[Dprglist] The dead end of Artificial Intelligence

Murray Altheim murray18 at altheim.com
Sat Aug 1 15:44:10 PDT 2020

On 2/08/20 9:03 am, Karim Virani via DPRGlist wrote:
> This not a technology assessment, but an interesting read:
> https://www.freshconsulting.com/wp-content/uploads/2020/06/Why-Robotics-Fail_Fresh-Consulting.pdf
Hi Karim,

Thanks for that link -- it is as you say quite interesting reading. While
robotics and AI aren't the same subject, this does remind me of a story...

It's a quiet Sunday here so I'll tell it. Please pardon the length.


In 1979 I'd just finished high school and was looking for a university
to attend. Our family had just moved out to California and I went on a
tour of SRI since I'd been admitted to Stanford (but in the end I
didn't go as we didn't want to pick up the tab).

That tour of SRI included a demonstration of a system that had been
populated with some US Navy data, had a natural language interface,
and you could ask it questions, typing directly on the command line.
The demo question I remember was "What direction are Admiral Fitzgerald's
shoes facing right now?". The answer from the system was a clarifying
question: "Can we assume he is facing the same direction as his ship?",
to which we answered "yes" and it then gave us the bearing of the ship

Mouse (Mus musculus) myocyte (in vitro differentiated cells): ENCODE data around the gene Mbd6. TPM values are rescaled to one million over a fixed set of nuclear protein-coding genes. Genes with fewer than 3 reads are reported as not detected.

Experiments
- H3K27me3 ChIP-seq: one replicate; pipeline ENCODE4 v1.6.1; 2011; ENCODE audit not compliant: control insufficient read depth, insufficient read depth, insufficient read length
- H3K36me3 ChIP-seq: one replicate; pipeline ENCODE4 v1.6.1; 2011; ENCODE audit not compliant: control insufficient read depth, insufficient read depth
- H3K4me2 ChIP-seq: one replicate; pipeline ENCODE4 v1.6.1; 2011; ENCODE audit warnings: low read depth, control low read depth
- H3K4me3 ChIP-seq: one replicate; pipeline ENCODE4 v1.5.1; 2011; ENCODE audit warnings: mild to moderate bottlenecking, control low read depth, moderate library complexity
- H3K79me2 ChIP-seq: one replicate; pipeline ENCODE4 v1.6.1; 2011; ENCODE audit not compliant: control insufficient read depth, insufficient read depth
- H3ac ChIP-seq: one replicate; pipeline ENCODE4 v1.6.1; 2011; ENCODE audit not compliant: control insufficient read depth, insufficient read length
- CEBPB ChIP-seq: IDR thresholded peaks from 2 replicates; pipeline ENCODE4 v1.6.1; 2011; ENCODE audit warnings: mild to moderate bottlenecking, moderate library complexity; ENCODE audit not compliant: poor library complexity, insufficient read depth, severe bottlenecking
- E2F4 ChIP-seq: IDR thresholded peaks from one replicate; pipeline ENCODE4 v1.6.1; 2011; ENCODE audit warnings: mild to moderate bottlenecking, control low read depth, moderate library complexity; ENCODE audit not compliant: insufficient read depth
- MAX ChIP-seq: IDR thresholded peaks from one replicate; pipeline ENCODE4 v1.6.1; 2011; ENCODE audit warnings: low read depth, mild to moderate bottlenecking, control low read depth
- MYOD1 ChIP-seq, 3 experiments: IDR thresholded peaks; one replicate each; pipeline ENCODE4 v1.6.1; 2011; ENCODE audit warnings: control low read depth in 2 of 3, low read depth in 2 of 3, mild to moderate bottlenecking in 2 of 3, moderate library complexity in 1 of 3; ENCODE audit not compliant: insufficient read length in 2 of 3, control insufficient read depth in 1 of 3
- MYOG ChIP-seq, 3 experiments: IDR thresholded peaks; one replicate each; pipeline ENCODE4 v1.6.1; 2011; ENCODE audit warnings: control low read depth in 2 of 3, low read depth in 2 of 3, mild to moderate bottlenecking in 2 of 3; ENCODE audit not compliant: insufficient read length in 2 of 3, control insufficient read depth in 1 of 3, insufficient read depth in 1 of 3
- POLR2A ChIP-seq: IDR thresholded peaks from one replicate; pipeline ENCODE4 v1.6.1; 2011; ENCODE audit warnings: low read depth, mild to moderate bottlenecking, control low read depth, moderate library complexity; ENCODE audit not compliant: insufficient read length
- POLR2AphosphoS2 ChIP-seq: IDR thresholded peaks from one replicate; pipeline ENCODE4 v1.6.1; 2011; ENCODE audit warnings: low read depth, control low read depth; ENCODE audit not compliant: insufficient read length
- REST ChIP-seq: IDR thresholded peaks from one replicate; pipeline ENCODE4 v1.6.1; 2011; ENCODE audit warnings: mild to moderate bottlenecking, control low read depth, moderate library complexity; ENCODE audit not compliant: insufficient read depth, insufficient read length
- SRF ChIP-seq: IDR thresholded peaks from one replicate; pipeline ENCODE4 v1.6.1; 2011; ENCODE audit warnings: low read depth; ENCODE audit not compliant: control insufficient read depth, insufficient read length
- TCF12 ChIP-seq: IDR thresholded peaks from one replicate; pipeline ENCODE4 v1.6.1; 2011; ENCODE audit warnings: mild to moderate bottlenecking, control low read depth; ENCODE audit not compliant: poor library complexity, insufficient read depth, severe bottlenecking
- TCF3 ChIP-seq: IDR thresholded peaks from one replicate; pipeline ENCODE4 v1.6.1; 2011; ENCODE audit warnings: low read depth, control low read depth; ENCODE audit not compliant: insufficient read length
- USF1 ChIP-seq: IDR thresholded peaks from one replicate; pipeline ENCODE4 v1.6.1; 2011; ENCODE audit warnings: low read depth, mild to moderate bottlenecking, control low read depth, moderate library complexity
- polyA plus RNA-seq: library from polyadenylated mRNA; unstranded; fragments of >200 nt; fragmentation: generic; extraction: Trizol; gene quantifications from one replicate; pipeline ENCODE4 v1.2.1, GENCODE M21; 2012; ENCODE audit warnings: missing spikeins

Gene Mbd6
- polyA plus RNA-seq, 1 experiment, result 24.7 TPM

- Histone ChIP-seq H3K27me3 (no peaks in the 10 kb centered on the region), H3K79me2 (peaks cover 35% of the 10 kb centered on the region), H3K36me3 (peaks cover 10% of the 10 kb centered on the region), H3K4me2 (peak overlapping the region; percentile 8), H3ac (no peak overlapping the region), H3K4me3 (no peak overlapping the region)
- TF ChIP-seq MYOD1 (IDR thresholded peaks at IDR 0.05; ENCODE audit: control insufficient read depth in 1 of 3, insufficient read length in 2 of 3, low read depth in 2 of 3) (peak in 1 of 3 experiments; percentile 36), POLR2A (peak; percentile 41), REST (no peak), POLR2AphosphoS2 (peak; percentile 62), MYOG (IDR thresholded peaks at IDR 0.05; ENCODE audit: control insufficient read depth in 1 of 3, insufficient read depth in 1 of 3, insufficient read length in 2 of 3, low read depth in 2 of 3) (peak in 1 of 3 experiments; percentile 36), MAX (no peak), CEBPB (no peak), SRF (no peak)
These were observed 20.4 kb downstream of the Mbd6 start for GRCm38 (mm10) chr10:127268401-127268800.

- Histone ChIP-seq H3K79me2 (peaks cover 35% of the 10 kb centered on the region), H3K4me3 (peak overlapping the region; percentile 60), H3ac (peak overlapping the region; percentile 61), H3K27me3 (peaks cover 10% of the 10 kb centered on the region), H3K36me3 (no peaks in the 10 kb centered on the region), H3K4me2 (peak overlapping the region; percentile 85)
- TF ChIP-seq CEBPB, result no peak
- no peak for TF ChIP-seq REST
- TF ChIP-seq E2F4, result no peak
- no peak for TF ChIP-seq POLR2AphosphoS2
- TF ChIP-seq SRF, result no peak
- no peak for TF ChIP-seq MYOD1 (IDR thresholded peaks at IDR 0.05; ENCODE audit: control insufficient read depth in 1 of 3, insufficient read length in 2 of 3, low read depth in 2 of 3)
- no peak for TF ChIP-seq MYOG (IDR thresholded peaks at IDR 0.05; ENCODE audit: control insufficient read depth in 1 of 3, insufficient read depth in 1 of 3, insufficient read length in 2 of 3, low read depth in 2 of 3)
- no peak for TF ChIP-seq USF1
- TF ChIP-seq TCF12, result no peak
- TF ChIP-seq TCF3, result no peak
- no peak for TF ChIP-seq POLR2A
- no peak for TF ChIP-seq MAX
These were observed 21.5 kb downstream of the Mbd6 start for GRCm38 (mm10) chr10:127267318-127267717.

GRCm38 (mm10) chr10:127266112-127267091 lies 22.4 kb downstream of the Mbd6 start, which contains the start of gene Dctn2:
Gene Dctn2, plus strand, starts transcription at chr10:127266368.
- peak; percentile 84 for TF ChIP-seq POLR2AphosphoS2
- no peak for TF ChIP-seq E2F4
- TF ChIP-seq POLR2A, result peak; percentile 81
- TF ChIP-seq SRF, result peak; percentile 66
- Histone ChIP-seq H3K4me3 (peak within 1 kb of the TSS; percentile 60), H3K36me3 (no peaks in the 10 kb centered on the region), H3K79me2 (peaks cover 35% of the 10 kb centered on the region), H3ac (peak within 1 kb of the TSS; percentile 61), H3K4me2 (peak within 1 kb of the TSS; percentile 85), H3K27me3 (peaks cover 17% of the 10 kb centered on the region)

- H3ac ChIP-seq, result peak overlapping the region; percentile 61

he was commanding.

This feat of 1979 magic was the product of the Cyc ontology project, the
brainchild of Doug Lenat, who would later take that project back to Texas
and start Cycorp.

Fast forward to 2000. I'm having lunch with Doug in Austin, Texas, us
trying to figure out if there might be a fit within Cycorp for the likes
of me (there wasn't). I asked him about that 1979 command line question
and he confirmed, yes, that's exactly what they were doing back then.
Now, rather than me go on much further for those not-so-interested, I'll
provide a link to Roger Sperberg's summary of the XML Conference that
year [1].

At that conference Doug Lenat announced that he would "open source" the
Cyc upper ontology and much (but not all) of the Cyc ontology engine as
"OpenCyc". He did, and I played around with it a bit in the early 2000s.
OpenCyc lasted until 2017 when Doug retracted that promise because, as
he stated, it "proved to be more confusing than it was helpful." [2]
Some may disagree, but it's his baby and he can kill it if he likes.

If you were to read both of my last two references in their entirety
you'd see the disconnect between the "early" enthusiasm for Cyc (despite
by 2000 it already been a two decades-old project) and the withdrawal
of it from public sphere 17 years later. But Cyc was hardly alone in its
failure. As Marvin Minsky is quoted as saying, "Unfortunately, the
strategies most popular among AI researchers in the 1980s have come to a
dead end." [3]

Earlier this year I was reading various papers by Rodney Brooks' [4],
who provided a much-needed corrective on that somewhat silly enthusiasm
for AI. And while Behaviour-Based Systems (BBS) are an entirely different
rabbit hole, it's one that's actually turned up some interesting and
productive outcomes, possibly because it was never so ambitious in scale
nor so clever in its marketing. A few days ago the NASA Curiosity Rover